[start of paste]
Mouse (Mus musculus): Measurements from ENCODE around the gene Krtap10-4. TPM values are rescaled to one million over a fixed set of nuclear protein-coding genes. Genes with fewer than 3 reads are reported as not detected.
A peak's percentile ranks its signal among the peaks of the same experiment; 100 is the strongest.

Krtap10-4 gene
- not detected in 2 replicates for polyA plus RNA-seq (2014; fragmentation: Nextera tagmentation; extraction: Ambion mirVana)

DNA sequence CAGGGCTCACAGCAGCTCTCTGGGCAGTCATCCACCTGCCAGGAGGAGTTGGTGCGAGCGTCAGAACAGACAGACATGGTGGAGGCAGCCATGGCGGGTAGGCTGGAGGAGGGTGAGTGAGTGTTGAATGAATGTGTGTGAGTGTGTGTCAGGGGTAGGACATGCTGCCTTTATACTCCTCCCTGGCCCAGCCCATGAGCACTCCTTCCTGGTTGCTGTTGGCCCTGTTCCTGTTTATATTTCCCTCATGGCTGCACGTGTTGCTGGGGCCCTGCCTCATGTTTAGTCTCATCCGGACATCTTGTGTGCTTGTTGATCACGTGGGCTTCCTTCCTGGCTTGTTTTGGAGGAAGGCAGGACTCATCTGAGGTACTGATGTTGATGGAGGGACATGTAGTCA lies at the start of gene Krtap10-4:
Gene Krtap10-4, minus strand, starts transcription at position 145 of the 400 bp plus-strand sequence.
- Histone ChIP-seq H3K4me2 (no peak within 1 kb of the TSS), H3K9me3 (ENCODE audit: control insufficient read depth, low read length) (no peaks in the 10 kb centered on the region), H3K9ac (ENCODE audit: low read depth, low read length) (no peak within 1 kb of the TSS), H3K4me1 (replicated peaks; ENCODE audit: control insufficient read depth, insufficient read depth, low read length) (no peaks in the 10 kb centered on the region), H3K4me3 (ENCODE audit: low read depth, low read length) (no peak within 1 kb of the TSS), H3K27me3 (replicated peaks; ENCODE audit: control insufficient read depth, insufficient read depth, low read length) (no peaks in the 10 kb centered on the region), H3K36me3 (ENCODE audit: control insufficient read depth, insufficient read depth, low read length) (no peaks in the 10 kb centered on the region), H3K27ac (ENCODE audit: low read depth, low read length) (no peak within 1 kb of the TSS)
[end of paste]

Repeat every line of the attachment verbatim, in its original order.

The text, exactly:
Mouse (Mus musculus): Measurements from ENCODE around the gene Krtap10-4. TPM values are rescaled to one million over a fixed set of nuclear protein-coding genes. Genes with fewer than 3 reads are reported as not detected.
A peak's percentile ranks its signal among the peaks of the same experiment; 100 is the strongest.

Krtap10-4 gene
- not detected in 2 replicates for polyA plus RNA-seq (2014; fragmentation: Nextera tagmentation; extraction: Ambion mirVana)

DNA sequence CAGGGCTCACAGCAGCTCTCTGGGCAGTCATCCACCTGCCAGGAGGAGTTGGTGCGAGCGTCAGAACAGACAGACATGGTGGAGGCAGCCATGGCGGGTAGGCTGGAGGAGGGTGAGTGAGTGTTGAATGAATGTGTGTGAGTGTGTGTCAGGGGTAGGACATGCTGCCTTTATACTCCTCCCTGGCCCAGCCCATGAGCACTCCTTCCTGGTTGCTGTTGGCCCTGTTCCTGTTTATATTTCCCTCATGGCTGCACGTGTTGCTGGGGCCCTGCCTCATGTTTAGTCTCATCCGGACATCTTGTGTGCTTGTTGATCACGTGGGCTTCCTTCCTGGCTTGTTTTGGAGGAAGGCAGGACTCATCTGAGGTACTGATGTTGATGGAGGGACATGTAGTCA lies at the start of gene Krtap10-4:
Gene Krtap10-4, minus strand, starts transcription at position 145 of the 400 bp plus-strand sequence.
- Histone ChIP-seq H3K4me2 (no peak within 1 kb of the TSS), H3K9me3 (ENCODE audit: control insufficient read depth, low read length) (no peaks in the 10 kb centered on the region), H3K9ac (ENCODE audit: low read depth, low read length) (no peak within 1 kb of the TSS), H3K4me1 (replicated peaks; ENCODE audit: control insufficient read depth, insufficient read depth, low read length) (no peaks in the 10 kb centered on the region), H3K4me3 (ENCODE audit: low read depth, low read length) (no peak within 1 kb of the TSS), H3K27me3 (replicated peaks; ENCODE audit: control insufficient read depth, insufficient read depth, low read length) (no peaks in the 10 kb centered on the region), H3K36me3 (ENCODE audit: control insufficient read depth, insufficient read depth, low read length) (no peaks in the 10 kb centered on the region), H3K27ac (ENCODE audit: low read depth, low read length) (no peak within 1 kb of the TSS)